Wednesday, November 4, 2015

PJ McDermott: The IAN Interview

PJ McDermott was born and bred in Scotland. After leaving school at sixteen, he worked in various jobs on building sites and in factories before he learned to play guitar and began performing in pubs and clubs around town. At twenty-one he returned to college and from there went on to Glasgow University, where he eventually graduated Bachelor of Science. 

At twenty-seven, PJ married and moved to Australia with his wife, Sue, settling in the beautiful city of Melbourne. He has two daughters, one son-in-law and two delightful grandchildren—Mia, 3, and Ryder Patrick, 1

Please tell us a bit about your books.

PJ McDermott: I have just finished writing book two in my science fiction series, The Prosperine Trilogy. It’s called Rise of the Erlachi and it was launched on 5th November on Amazon. The novella is approximately 40,000 words and continues the adventures of
Commander Hickory Lace of the Alien Corps.

The Corps has been searching for an interstellar messiah since the discovery of an ancient manuscript in Turkey eighty-four years before. In Book 1, Avanaux: A Hickory Lace Adventure, Hickory meets up with the mysterious Teacher and foils a plot by alien mercenaries to steal Prosperine’s precious resources, a key ingredient for FTL fuel.

‘Erlachi ’takes place six months later. The fabled Sword of Connat-sèra-Haagar has been stolen and Hickory and her team have been ordered to find it.

Their search takes them deep into the high mountains of Erlach, where they discover that their arch-enemy, Sequana, is rallying the northern tribes to war.

As well as overcoming the dangers in this hostile environment, Hickory and her team must restore the rightful king to his throne, and rescue the Teacher if they are to retrieve the Sword and stop Sequana.

Fail in their mission, and Prosperine will be plunged into a new Dark Age that will threaten the very existence of the aligned planets.

IAN: Have you published your books in print, e-book or both?

PJ McDermott: Avanaux is available as an e-book and in paperback. Rise of the Erlachi is currently available only as an e-book. A paperback edition will be available in the next few weeks.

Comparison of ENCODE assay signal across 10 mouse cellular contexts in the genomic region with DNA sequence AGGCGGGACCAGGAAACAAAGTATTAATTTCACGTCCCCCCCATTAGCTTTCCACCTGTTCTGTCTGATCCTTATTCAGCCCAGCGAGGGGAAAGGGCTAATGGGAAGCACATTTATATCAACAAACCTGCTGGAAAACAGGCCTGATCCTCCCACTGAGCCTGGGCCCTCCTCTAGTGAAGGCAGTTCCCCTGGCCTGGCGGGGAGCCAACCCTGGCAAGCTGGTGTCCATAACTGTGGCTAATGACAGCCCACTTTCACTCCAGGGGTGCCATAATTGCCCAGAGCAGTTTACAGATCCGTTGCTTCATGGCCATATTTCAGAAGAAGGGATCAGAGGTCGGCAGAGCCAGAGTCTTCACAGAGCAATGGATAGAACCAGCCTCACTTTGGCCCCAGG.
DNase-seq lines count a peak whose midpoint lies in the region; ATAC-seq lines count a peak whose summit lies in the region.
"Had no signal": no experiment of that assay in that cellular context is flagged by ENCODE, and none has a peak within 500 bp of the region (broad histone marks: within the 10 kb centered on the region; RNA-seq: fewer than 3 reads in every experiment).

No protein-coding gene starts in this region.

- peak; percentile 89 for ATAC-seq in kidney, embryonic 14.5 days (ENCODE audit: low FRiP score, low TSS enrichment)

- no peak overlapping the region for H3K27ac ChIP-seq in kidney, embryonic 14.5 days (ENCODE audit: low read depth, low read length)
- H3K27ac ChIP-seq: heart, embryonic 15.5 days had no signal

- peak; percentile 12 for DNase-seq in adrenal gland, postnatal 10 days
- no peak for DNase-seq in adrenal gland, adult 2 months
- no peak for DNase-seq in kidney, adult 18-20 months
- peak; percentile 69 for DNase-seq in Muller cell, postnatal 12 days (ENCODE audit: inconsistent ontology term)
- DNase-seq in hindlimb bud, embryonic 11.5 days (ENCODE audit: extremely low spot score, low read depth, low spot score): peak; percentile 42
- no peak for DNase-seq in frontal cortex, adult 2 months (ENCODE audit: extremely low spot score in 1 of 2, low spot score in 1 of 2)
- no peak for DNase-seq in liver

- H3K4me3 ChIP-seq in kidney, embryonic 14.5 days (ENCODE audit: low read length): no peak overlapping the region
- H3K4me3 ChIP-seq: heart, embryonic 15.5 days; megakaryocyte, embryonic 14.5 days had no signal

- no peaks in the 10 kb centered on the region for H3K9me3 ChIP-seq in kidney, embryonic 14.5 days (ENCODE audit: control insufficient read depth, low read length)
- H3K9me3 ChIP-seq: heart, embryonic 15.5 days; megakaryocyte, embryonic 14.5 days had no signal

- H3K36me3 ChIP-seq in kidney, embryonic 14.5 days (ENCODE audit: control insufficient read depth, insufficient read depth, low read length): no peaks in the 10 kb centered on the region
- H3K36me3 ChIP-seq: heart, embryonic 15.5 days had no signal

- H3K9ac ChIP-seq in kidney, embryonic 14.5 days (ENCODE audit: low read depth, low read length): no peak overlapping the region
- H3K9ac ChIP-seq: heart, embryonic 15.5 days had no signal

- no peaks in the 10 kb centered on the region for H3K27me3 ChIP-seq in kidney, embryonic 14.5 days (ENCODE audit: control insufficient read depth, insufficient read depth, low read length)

IAN: Where can we buy your books?

PJ McDermott: The Second Coming (The prelude to Avanaux) is available free of charge at Amazon: and at itunes

Avanaux: A Hickory Lace Adventure (eBook) is available at Amazon:

The printed version of Avanaux is available at Amazon and at Barnes & Noble

Rise of the Erlachi (e-book) is available at Amazon

IAN: What inspired you to write The Prosperine Trilogy?

PJ McDermott: After writing the gritty coming of age novel Small Fish Big Fish under the pen name Jacob Carlisle, I felt I needed a change to something lighter. Fish was the book I had to write, if you know what I mean, but it took me four years and it was hard!

As a teenager, I devoured science fiction stories by authors such as Asimov, Niven, Le Guin, Herbert, Huxley and many, many others. I loved the genre and found it a great escape from the boredom of school. That love of SF has stayed with me throughout my life. (I still watch re-runs of Dr Who!), and so after Fish, I decided to try my hand at creating an SF story with a difference.

IAN: What do you hope readers come away with after reading The Prosperine Trilogy?

PJ McDermott: The Trilogy has a religious premise, but it’s not a spiritual book—it’s an adventure story. The character of the Teacher is loosely based on Jesus and I play with the idea that perhaps he may be one of many Sons of God sent to save intelligent beings on other worlds. I guess I’d like my readers to reconsider the universe-centric mindset of mankind and our ideas about God. But if they just enjoy the story that’s great!